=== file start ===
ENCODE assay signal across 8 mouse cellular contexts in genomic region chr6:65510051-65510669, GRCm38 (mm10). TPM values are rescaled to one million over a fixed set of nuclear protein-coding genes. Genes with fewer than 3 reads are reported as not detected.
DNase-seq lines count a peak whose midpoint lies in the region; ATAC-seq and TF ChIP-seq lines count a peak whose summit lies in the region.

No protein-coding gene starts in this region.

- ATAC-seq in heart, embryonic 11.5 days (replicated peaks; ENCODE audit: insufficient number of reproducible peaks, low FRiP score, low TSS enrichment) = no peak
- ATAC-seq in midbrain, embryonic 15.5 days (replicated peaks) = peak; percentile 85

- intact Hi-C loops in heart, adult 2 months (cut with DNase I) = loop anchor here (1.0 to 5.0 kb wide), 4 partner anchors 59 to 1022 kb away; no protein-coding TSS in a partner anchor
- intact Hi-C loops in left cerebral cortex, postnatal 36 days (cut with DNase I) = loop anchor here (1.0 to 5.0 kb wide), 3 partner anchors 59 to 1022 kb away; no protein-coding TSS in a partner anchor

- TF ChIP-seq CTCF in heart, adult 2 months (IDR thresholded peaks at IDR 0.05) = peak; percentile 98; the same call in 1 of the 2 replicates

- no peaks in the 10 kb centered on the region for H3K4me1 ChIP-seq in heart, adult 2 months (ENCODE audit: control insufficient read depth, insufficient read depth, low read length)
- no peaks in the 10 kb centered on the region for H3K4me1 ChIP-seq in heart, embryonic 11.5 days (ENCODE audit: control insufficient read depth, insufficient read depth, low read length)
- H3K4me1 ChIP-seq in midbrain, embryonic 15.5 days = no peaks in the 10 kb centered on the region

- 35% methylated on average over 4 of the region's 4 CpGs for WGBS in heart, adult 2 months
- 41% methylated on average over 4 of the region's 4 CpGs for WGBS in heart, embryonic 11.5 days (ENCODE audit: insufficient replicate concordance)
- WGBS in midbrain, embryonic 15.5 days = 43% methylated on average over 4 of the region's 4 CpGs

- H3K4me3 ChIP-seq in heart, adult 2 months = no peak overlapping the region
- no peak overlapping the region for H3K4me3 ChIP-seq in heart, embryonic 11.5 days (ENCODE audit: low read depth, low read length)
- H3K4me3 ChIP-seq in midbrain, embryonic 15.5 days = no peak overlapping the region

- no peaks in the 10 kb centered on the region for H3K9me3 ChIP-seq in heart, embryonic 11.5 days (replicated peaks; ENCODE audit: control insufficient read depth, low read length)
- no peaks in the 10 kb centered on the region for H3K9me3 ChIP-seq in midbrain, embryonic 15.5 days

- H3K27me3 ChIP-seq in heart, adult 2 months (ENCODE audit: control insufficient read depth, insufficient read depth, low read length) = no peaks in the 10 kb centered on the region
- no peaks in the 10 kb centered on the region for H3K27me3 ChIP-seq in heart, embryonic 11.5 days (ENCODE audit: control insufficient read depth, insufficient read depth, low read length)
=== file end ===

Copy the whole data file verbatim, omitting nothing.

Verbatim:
ENCODE assay signal across 8 mouse cellular contexts in genomic region chr6:65510051-65510669, GRCm38 (mm10). TPM values are rescaled to one million over a fixed set of nuclear protein-coding genes. Genes with fewer than 3 reads are reported as not detected.
DNase-seq lines count a peak whose midpoint lies in the region; ATAC-seq and TF ChIP-seq lines count a peak whose summit lies in the region.

No protein-coding gene starts in this region.

- ATAC-seq in heart, embryonic 11.5 days (replicated peaks; ENCODE audit: insufficient number of reproducible peaks, low FRiP score, low TSS enrichment) = no peak
- ATAC-seq in midbrain, embryonic 15.5 days (replicated peaks) = peak; percentile 85

- intact Hi-C loops in heart, adult 2 months (cut with DNase I) = loop anchor here (1.0 to 5.0 kb wide), 4 partner anchors 59 to 1022 kb away; no protein-coding TSS in a partner anchor
- intact Hi-C loops in left cerebral cortex, postnatal 36 days (cut with DNase I) = loop anchor here (1.0 to 5.0 kb wide), 3 partner anchors 59 to 1022 kb away; no protein-coding TSS in a partner anchor

- TF ChIP-seq CTCF in heart, adult 2 months (IDR thresholded peaks at IDR 0.05) = peak; percentile 98; the same call in 1 of the 2 replicates

- no peaks in the 10 kb centered on the region for H3K4me1 ChIP-seq in heart, adult 2 months (ENCODE audit: control insufficient read depth, insufficient read depth, low read length)
- no peaks in the 10 kb centered on the region for H3K4me1 ChIP-seq in heart, embryonic 11.5 days (ENCODE audit: control insufficient read depth, insufficient read depth, low read length)
- H3K4me1 ChIP-seq in midbrain, embryonic 15.5 days = no peaks in the 10 kb centered on the region

- 35% methylated on average over 4 of the region's 4 CpGs for WGBS in heart, adult 2 months
- 41% methylated on average over 4 of the region's 4 CpGs for WGBS in heart, embryonic 11.5 days (ENCODE audit: insufficient replicate concordance)
- WGBS in midbrain, embryonic 15.5 days = 43% methylated on average over 4 of the region's 4 CpGs

- H3K4me3 ChIP-seq in heart, adult 2 months = no peak overlapping the region
- no peak overlapping the region for H3K4me3 ChIP-seq in heart, embryonic 11.5 days (ENCODE audit: low read depth, low read length)
- H3K4me3 ChIP-seq in midbrain, embryonic 15.5 days = no peak overlapping the region

- no peaks in the 10 kb centered on the region for H3K9me3 ChIP-seq in heart, embryonic 11.5 days (replicated peaks; ENCODE audit: control insufficient read depth, low read length)
- no peaks in the 10 kb centered on the region for H3K9me3 ChIP-seq in midbrain, embryonic 15.5 days

- H3K27me3 ChIP-seq in heart, adult 2 months (ENCODE audit: control insufficient read depth, insufficient read depth, low read length) = no peaks in the 10 kb centered on the region
- no peaks in the 10 kb centered on the region for H3K27me3 ChIP-seq in heart, embryonic 11.5 days (ENCODE audit: control insufficient read depth, insufficient read depth, low read length)